Abuse-Deterrent Opioids: A Survey of Physician Beliefs, Behaviors, and Psychology Public Deposited

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  • Dasgupta, Nabarun
    • Affiliation: Injury Prevention Research Center
  • Brown, John
    • Other Affiliation: Kentucky Injury Prevention and Research Center
  • Nocera, Maryalice
    • Affiliation: Injury Prevention Research Center
  • Lazard, Allison
    • Affiliation: Hussman School of Journalism and Media
  • Slavova, Svetla
    • Other Affiliation: University of Kentucky
  • Freeman, Patricia
    • Other Affiliation: University of Kentucky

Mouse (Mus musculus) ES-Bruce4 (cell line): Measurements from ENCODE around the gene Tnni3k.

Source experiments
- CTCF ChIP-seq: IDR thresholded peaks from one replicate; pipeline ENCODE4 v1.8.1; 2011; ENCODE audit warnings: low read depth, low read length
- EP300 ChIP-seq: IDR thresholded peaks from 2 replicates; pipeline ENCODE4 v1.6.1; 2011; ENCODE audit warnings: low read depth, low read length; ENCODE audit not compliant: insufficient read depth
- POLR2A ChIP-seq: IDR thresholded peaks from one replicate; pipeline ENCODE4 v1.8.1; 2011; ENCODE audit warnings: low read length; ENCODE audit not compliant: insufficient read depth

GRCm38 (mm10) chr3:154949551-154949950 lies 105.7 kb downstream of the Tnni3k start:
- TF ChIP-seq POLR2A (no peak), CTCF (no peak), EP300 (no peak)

• Objective: Evaluate beliefs and behaviors pertaining to abuse-deterrent opioids (ADFs). Design: Survey in 2019 by invitation to all licensed physicians. Setting: Commonwealth of Kentucky. Participants: 374 physicians. Methods: Descriptive statistics, and hypothesis test that early adopter prescribers would have greater endorsement of opioid risk management. Results: Of all prescribers, 55% believed all opioid analgesics should have ADF requirements (15% were unsure); 74% supported mandating insurance coverage. Only one-third considered whether an opioid was ADF when prescribing, motivated by patient family diversion (94%) and societal supply reduction (88%). About half believed ADFs were equally effective in preventing abuse by intact swallowing, injection, chewing, snorting, smoking routes. Only 4% of OxyContin prescribers chose it primarily because of ADF properties. Instead, the most common reason (33%) was being started by another prescriber. A quarter of physicians chose not to prescribe ADFs because of heroin switching potential. Early adopters strongly believed ADFs were effective in reducing abuse (PR 3.2; 95% CI 1.5, 6.6) compared to mainstream physicians. Early-adopter risk-management practices more often included tools increasing agency and measurement: urine drug screens (PR 2.0; 1.3, 3.1), risk screening (PR 1.3; 0.94, 1.9). While nearly all respondents (96%) felt that opioid abuse was a problem in the community, only 57% believed it was a problem among patients in their practice. Attribution theory revealed an externalization of opioid abuse problems that deflected blame from patients on to family members. Conclusions: The primary motivator for prescribing ADFs was preventing diversion by family members, not patient-level abuse concerns.
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